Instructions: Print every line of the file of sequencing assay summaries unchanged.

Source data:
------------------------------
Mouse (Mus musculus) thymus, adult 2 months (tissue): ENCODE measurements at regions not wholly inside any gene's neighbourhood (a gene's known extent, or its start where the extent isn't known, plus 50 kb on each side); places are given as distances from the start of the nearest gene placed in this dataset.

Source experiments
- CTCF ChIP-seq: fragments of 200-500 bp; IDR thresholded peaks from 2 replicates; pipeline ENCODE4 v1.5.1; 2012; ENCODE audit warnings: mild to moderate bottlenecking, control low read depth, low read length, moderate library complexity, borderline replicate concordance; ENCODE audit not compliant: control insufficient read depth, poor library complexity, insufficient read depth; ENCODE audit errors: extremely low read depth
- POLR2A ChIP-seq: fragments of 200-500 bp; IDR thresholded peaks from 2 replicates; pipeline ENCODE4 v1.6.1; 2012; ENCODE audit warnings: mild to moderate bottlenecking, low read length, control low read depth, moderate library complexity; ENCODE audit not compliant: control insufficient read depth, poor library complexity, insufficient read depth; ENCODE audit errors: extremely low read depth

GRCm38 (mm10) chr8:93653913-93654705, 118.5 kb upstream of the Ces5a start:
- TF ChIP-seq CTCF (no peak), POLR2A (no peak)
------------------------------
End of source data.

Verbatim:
Mouse (Mus musculus) thymus, adult 2 months (tissue): ENCODE measurements at regions not wholly inside any gene's neighbourhood (a gene's known extent, or its start where the extent isn't known, plus 50 kb on each side); places are given as distances from the start of the nearest gene placed in this dataset.

Source experiments
- CTCF ChIP-seq: fragments of 200-500 bp; IDR thresholded peaks from 2 replicates; pipeline ENCODE4 v1.5.1; 2012; ENCODE audit warnings: mild to moderate bottlenecking, control low read depth, low read length, moderate library complexity, borderline replicate concordance; ENCODE audit not compliant: control insufficient read depth, poor library complexity, insufficient read depth; ENCODE audit errors: extremely low read depth
- POLR2A ChIP-seq: fragments of 200-500 bp; IDR thresholded peaks from 2 replicates; pipeline ENCODE4 v1.6.1; 2012; ENCODE audit warnings: mild to moderate bottlenecking, low read length, control low read depth, moderate library complexity; ENCODE audit not compliant: control insufficient read depth, poor library complexity, insufficient read depth; ENCODE audit errors: extremely low read depth

GRCm38 (mm10) chr8:93653913-93654705, 118.5 kb upstream of the Ces5a start:
- TF ChIP-seq CTCF (no peak), POLR2A (no peak)